The top 5 Canadian Olympic cycling moments from the Tokyo Games
Medals records and impressive performancesPhoto by: Sirotti
17 days of competition produced thousands of unforgettable memories for the Tokyo Olympics athletes and fans around the world. Canadian fans of cycling got their share of content, with numerous impressive displays from the riders in baby blue jerseys.
It’s hard to pick favourites, but here are five standout Canadian Cycling moments from the Tokyo Olympic Games.
Kelsey Mitchell wins gold
“I really, really wanted to get it done in two, and I got it done in two, which is really rare since I usually end up going to three,” said Kelsey Mitchell describing her gold medal final. “Canada’s a threat, and I think we proved that here. We’re strong and we’re some of the best in the world.”
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The 27-year-old finished Canada’s Olympic Games with a bang, winning gold in the women’s sprint. Her win brings is Canada’s second-ever gold medal in cycling—Lori-Ann Muenzer first won gold, also in the sprint, at Athens 2004.
Mitchell, who only started riding at the age of 23, has shot through the rankings in the past four years. She can now add Olympic gold medallist to her list of accolades, which include Pan Am golds and the world record in the flying 200m.
Lauriane Genest bronze in keirin
On Aug. 5, Lauriane Genest won Canada’s first-ever Olympic medal in the keirin and the first cycling medal of the Tokyo Games.
“I’m pretty stoked,” said Genest. “In the moment when I crossed the finish line, I didn’t really know what I had done. It’s a life accomplishment honestly, we work so hard every day, we train so hard and it’s dedication and it’s amazing to see that work pay off.”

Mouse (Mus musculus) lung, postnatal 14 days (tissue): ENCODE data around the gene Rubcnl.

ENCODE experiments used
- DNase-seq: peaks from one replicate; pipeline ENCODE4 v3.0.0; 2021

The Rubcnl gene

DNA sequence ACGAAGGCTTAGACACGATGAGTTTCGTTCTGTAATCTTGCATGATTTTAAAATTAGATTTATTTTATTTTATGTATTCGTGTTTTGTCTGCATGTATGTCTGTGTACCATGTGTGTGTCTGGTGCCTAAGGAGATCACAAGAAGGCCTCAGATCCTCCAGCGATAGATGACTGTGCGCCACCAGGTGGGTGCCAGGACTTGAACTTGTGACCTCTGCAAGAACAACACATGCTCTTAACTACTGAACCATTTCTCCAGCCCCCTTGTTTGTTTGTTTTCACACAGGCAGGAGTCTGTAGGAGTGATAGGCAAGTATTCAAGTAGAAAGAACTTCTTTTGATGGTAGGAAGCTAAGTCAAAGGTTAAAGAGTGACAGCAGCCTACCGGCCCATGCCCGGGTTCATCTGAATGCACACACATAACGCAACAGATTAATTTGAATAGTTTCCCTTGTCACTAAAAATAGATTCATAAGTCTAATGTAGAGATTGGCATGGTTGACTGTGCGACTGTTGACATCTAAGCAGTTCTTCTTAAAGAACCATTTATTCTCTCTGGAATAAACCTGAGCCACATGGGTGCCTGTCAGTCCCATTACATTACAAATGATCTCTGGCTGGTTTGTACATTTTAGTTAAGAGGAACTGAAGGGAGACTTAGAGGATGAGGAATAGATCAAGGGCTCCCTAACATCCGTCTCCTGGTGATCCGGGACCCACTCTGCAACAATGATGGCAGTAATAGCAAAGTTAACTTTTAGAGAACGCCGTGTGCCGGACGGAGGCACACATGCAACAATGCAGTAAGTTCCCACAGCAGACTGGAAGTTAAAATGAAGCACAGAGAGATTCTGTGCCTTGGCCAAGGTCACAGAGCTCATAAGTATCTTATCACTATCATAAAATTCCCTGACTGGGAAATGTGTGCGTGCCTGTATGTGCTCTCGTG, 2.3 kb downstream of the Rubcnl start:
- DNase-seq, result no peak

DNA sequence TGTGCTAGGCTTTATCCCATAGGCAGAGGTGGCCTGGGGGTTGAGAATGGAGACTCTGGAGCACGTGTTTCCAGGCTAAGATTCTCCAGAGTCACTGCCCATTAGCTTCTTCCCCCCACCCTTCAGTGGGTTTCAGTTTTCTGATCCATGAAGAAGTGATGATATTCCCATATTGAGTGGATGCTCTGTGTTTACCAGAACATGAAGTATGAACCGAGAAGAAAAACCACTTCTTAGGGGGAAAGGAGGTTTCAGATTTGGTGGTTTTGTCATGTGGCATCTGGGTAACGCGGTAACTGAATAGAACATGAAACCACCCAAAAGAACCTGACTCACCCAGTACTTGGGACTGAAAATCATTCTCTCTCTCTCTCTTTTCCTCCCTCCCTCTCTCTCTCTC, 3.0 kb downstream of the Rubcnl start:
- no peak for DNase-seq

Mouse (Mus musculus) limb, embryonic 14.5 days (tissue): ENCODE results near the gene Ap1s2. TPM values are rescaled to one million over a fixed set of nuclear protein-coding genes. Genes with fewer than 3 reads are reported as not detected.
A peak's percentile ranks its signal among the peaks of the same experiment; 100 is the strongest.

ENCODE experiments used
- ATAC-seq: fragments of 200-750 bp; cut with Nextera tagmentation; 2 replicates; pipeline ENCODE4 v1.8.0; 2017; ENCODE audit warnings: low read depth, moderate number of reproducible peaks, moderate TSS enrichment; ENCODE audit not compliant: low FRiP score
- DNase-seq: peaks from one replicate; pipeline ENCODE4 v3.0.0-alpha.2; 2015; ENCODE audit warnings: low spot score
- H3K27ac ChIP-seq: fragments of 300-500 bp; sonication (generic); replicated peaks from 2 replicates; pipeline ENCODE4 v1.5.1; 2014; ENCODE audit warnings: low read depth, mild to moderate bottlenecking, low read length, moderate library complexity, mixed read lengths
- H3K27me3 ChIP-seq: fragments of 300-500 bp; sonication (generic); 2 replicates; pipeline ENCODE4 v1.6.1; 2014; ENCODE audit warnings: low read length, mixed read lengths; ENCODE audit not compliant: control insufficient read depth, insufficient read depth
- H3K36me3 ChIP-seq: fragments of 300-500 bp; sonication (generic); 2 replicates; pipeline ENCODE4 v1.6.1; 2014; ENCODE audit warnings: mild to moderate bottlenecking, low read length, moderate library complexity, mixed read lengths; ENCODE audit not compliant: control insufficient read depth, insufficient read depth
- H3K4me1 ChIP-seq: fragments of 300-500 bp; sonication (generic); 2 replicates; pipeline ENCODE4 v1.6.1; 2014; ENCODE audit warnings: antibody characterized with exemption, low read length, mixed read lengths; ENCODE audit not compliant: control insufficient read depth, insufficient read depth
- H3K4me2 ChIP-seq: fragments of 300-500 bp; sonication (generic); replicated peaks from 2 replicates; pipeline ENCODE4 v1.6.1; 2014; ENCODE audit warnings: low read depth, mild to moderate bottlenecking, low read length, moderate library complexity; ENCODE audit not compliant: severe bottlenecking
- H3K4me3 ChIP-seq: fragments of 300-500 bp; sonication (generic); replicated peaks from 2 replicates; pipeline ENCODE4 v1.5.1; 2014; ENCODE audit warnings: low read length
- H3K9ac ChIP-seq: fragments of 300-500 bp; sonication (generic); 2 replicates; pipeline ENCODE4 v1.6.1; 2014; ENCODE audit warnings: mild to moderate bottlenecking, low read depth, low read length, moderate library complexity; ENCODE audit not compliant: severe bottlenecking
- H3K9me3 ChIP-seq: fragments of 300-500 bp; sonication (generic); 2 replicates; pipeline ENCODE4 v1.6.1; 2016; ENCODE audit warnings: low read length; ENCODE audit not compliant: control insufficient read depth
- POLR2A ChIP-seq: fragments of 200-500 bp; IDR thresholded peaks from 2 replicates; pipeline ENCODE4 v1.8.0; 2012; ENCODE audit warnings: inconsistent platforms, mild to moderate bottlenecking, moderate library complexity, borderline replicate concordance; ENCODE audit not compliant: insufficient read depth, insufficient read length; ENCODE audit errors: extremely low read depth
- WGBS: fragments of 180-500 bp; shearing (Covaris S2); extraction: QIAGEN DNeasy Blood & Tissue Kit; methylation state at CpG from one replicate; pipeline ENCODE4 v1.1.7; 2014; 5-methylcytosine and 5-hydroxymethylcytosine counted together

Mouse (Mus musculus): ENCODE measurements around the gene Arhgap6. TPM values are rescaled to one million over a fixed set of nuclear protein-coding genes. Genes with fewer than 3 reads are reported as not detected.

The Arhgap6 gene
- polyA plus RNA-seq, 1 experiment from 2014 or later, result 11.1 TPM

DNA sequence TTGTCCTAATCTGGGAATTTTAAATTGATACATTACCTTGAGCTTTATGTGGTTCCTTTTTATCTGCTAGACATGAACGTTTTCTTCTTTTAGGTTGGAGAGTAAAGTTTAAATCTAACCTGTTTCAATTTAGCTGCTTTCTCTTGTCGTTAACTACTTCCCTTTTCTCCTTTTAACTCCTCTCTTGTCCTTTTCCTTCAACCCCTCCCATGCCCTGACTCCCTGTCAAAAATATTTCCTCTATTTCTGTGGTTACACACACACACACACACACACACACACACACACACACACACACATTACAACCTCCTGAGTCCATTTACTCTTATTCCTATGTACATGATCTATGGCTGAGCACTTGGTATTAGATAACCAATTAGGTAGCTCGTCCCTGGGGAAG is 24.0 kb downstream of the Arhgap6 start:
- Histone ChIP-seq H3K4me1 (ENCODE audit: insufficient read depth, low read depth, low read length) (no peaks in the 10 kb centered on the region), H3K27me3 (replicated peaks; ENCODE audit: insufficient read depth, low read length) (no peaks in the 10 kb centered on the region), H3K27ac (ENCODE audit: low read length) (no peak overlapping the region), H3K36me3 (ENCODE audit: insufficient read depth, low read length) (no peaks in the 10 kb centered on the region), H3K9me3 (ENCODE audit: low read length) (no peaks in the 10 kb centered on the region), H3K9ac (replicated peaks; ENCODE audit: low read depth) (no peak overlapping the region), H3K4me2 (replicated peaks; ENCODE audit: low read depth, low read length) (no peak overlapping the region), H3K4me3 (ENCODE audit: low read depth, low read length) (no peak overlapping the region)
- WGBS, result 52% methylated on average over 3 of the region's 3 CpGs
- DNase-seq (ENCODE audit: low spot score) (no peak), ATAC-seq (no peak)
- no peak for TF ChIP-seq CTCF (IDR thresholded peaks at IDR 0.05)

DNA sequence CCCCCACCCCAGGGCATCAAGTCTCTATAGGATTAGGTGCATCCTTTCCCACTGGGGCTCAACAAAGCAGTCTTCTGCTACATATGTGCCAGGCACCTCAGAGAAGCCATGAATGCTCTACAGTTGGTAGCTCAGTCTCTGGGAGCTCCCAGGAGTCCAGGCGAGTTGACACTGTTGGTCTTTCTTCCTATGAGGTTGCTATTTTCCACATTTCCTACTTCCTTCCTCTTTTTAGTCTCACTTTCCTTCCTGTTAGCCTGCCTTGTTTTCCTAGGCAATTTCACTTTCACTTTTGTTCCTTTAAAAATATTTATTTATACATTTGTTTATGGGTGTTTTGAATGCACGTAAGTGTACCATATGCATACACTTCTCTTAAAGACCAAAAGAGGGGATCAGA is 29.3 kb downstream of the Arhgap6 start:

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Genest beat out a stacked international field of experienced women to take third place, finishing just behind gold medallist Shanne Braspennincx of the Netherlands and Ellesse Andrews of New Zealand.
Woods in the road race
Michael Woods kept Canadians on the edges of their seats with his road race performance. Riding 234 km in the blazing heat, Woods positioned himself well for a strong finish, riding aggressively and actively throughout the race. A sprint for the bronze medal with riders such as Pogačar and Wout Van Aert put the Candian off the podium, but he still managed to finish fifth, the best result for a Canadian male since Steve Bauer’s silver in Los Angeles 1984.
Team pursuit records
Canada’s men’s and women’s team pursuit squads both came up just short of the podium, but the teams can be proud of the national records they set in their impressive performances. The men’s squad, who finished fifth, posted Canada’s best Olympic result since Los Angeles 1932, 89 years ago. Vincent de Haître, Michael Foley, Derek Gee and Jay Lamoureux were the first Canadian men’s team pursuit squad to make it to the Olympic Games since Montréal 1976 and, on Aug. 3, the group broke the Canadian record while beating Germany with a time of 3:46.769.
The women’s squad finished fourth, one place behind their Rio bronze. They lost the pursuit’s bronze medal round against the American team. The squad may not have medaled, but they did set a new national record of 4:09.249 in the first round.
Pendrel at the Games
For Catharine Pendrel, competing at the Tokyo Olympics is a remarkable accomplishment in itself. The rescheduled Games took place just months after the Canadian Olympian and two-time world champion gave birth to her first daughter. The new mother, who won bronze at Rio, improved steadily over the season, riding to 18th in her fourth – and final – Olympic Games.